By Jef With One F
By Pete Vonder Haar
By Abby Koenig
By Olivia Flores Alvarez
By Jef With One F
By Christina Uticone
By Angelica Leicht
By Altamese Osborne
Charles Mee'sFull Circle is a wild, rangy ride of a play stuffed full of smart ideas and strange images. Of course, strange and smart is what the folks at Infernal Bridegroom Productions do so well -- and when that strangeness involves the politics of capitalism along with women baring their breasts, the show that results is as wonderfully bizarre as it gets.
The story takes place during the chaos of 1989 East Berlin, just as the Wall is falling. In a scraggy theater we meet Pamela Dalrymple (Tek Wilson), a traveling aristocrat, who's come to the country just to sightsee. When students burst through the theater doors and announce the great political storm that is taking place outside, all hell breaks loose. Erich Honecker (Walt Zipprian), the dreaded communist who ruled East Berlin from 1971 to 1989, happens to be in the audience, along with his lady friend and baby. But he manages to escape the students' wrath, only after he abandons his baby.
Pamela is left holding the child. She stands there, in her fancy pumps, her tidy suit and well-coiffed hair, wondering what to do. When she discovers that some want to "arrest" the baby as the offspring of one of the most notorious leaders of the late 20th century, she decides she must save it. She determines to take it with her, though she hardly knows how to hold a baby, much less care for one. Happily she manages to employ an East German student named Dulle Griet (AJ Ware) as the baby's au pair, and together, the three hunker down and head out into a changing country while trying to stay clear of the authorities.
What follows is a tale that slides easily between political rant and Stooges-like comedy. Pamela and Dulle Griet pass by the museum, where they stop so that Pamela can steal a statue from the Pergamon Altar, which she declares was first "stolen" from the Greeks. So Pamela's actually saving the statue. While at the museum, though, Pamela and Dulle Griet catch the interest of two clownish guards (played with hilarious silliness by Noel Bowers and Cary Winscott). And so the guards set off after our two heroines as they make their way through the suburbs of Berlin, where Pamela, the aristocrat, inspires much awe. The ladies also struggle across a rope bridge, trying to elude the bumbling police. With baby in tow, Pamela declares that she's going to be a good person, which Mee implies is especially hard for the aristocrat, who talks constantly about money and wealth and social hierarchy. It's Dulle Griet, the East German, who makes the better mother. She's the one who knows the most about sacrifice and thus real love.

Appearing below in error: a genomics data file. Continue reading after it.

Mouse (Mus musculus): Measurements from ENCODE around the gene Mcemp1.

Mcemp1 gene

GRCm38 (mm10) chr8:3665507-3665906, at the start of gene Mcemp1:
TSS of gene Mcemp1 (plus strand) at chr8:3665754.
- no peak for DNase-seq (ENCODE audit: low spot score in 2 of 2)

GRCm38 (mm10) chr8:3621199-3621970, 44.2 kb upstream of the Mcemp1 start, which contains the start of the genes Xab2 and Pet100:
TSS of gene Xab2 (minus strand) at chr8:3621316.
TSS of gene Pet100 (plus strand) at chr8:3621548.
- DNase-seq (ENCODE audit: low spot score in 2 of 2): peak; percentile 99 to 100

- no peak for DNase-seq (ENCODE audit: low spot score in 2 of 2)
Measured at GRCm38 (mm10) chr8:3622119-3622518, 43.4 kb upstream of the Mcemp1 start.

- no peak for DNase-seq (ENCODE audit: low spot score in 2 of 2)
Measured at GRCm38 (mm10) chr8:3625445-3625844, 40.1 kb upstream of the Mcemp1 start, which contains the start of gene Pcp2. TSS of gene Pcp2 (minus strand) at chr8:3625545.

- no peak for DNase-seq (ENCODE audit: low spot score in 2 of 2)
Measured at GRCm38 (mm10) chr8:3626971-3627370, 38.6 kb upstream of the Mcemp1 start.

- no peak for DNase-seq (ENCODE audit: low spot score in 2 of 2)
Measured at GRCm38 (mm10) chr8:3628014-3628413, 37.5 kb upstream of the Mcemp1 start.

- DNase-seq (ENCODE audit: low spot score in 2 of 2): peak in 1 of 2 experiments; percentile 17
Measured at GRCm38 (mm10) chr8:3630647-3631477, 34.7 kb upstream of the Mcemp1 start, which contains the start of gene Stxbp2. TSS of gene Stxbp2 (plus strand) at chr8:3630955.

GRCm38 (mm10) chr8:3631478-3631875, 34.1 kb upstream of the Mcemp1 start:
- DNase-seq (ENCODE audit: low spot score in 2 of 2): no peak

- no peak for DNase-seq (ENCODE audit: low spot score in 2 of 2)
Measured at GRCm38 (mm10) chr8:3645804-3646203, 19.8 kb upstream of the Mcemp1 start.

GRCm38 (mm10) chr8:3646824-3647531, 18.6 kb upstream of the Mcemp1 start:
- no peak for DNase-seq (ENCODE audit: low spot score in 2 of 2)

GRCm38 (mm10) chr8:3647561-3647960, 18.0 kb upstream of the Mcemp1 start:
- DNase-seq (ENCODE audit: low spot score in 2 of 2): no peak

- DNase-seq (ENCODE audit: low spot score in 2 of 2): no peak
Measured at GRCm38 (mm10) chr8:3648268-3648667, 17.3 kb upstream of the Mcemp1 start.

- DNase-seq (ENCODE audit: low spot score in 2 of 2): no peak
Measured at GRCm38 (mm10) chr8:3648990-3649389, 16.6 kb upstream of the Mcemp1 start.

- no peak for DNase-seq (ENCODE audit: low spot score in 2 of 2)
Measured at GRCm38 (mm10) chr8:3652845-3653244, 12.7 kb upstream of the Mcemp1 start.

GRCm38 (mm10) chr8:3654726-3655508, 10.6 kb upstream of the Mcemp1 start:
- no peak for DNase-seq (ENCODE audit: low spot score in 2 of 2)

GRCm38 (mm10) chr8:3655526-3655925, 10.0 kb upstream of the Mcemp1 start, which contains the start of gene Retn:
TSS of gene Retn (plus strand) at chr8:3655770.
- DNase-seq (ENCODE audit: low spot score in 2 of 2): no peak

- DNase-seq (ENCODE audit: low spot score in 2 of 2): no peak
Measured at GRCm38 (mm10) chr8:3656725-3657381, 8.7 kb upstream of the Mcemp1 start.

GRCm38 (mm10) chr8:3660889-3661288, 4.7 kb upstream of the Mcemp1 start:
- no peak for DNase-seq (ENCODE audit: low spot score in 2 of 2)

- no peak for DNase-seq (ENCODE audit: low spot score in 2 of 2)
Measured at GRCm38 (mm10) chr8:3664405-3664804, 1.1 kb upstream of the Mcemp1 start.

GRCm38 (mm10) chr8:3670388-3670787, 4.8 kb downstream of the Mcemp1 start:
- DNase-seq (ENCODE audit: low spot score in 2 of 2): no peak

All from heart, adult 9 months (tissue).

All this excitement is frothed up into a frenzy of powerful energy by the quirky direction of Anthony Barilla. Barilla integrates familiar pop tunes into the action, and sometimes the characters break out into short dances. All the actors run on stage and fill it up with a sea of moving arms and shaking hips. At other moments, a single character sits quietly at a card table, simply smoking a cigarette as he rails against the status quo or talks about the purpose of theater in a new world order. There is a joyful slapdash feel to this collage of ideas -- thinking about big ideas never looked like so much fun.
Adding to the circuslike atmosphere is Kirk Markley's terrific set. The stage has been stripped down to its brick walls. At center stage is a circular platform that rotates. Sometimes, when Pamela and Dulle Griet go walking through Berlin, everyone else in the show will sit at the edge of the platform turning it, so that the ladies can stroll easily along, never getting anywhere. At other times, the rotating platform is used to create clever scene changes. And as the central action happens on the platform, the other actors remain on stage, at the edges, either changing their costumes or simply sitting in chairs, watching what's going on in the circle at center stage. There are so many things to look at that it's often hard to take it all in.
Running at just under three hours, Full Circle is a mini-marathon of ideas and images. And though it's bound to leave you a bit weary, at the end of the night you'll find there's also much to talk about on the way home.